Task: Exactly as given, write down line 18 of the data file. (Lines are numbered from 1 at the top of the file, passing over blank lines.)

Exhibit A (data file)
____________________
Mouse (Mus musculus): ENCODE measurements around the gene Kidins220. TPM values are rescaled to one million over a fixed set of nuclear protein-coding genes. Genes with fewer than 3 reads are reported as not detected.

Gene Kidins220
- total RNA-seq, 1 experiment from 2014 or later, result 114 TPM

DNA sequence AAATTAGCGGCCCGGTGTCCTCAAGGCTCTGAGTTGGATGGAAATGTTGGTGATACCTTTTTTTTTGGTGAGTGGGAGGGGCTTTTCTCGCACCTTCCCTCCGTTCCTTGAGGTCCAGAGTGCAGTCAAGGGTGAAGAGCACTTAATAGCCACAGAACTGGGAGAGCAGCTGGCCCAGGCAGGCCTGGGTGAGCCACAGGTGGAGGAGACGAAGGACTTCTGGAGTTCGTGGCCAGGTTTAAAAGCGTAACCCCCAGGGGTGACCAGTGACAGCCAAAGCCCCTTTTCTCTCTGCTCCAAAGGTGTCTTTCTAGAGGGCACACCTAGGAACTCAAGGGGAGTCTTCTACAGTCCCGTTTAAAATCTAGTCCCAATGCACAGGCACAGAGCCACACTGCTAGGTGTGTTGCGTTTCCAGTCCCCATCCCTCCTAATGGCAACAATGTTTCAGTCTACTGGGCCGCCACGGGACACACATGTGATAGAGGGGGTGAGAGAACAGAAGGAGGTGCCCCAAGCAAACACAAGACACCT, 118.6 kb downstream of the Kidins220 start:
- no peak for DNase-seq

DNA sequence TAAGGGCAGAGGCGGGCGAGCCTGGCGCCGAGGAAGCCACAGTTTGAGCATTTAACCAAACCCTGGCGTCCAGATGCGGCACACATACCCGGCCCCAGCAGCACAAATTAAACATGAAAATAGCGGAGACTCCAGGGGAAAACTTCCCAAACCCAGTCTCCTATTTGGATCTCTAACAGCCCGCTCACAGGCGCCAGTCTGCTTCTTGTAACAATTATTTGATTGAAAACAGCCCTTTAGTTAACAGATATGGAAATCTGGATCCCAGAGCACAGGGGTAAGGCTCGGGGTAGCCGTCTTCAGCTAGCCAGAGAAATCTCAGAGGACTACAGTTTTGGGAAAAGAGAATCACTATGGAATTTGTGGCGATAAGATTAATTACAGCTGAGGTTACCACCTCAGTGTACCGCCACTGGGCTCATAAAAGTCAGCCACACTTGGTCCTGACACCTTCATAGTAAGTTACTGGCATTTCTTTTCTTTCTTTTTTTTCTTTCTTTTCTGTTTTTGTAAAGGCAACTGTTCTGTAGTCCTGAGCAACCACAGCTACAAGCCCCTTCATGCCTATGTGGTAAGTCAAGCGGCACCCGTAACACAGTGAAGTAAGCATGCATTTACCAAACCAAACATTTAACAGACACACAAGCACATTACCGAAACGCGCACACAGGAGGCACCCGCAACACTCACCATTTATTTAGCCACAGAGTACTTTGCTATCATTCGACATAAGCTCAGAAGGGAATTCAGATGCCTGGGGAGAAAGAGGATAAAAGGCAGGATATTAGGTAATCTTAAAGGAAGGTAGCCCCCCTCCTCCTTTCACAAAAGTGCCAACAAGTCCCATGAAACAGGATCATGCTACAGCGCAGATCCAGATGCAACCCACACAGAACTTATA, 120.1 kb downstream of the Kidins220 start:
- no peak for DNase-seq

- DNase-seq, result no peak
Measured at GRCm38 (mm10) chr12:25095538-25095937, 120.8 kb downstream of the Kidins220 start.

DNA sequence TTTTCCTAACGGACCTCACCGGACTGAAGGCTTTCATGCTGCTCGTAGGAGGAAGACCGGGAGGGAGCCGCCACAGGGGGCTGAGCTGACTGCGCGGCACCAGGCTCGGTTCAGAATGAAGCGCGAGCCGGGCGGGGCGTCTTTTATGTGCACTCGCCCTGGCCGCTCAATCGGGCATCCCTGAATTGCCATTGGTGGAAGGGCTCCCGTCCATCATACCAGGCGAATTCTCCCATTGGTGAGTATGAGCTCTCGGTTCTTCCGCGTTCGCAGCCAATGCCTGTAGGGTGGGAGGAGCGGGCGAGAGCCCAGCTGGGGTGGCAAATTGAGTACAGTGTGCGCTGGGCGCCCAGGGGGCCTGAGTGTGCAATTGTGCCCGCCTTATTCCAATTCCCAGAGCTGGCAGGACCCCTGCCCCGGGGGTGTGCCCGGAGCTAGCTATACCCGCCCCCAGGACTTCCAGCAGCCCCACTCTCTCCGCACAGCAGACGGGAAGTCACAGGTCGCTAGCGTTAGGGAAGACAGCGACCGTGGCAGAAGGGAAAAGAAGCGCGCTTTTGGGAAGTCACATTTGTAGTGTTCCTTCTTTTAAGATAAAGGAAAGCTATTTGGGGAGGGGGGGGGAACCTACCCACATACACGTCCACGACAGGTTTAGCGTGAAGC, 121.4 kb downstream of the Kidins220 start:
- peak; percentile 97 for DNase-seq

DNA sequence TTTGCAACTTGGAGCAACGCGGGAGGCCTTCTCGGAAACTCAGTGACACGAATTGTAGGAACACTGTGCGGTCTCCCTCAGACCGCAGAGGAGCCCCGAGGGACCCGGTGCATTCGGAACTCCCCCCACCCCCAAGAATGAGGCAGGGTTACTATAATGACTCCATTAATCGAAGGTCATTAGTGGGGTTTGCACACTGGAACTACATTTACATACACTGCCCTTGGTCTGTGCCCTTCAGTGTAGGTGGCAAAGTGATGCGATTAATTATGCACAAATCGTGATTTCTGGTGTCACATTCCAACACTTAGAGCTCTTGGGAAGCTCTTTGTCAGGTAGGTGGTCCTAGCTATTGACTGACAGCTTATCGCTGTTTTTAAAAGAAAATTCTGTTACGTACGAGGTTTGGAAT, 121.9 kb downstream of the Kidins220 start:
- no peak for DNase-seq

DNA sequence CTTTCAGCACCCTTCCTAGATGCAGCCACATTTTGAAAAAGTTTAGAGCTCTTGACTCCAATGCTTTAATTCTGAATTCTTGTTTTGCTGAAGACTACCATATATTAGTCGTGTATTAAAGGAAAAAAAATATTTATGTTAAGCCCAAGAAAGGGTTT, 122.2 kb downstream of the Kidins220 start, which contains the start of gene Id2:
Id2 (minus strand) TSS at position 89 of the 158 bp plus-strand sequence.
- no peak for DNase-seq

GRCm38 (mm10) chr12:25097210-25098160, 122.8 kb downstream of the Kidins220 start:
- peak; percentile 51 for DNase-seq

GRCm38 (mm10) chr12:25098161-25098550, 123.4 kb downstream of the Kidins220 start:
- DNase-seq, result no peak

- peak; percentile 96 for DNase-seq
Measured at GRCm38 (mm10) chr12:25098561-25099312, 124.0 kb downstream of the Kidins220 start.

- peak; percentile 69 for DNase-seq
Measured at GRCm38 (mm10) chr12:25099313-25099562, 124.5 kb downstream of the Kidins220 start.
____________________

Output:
- peak; percentile 51 for DNase-seq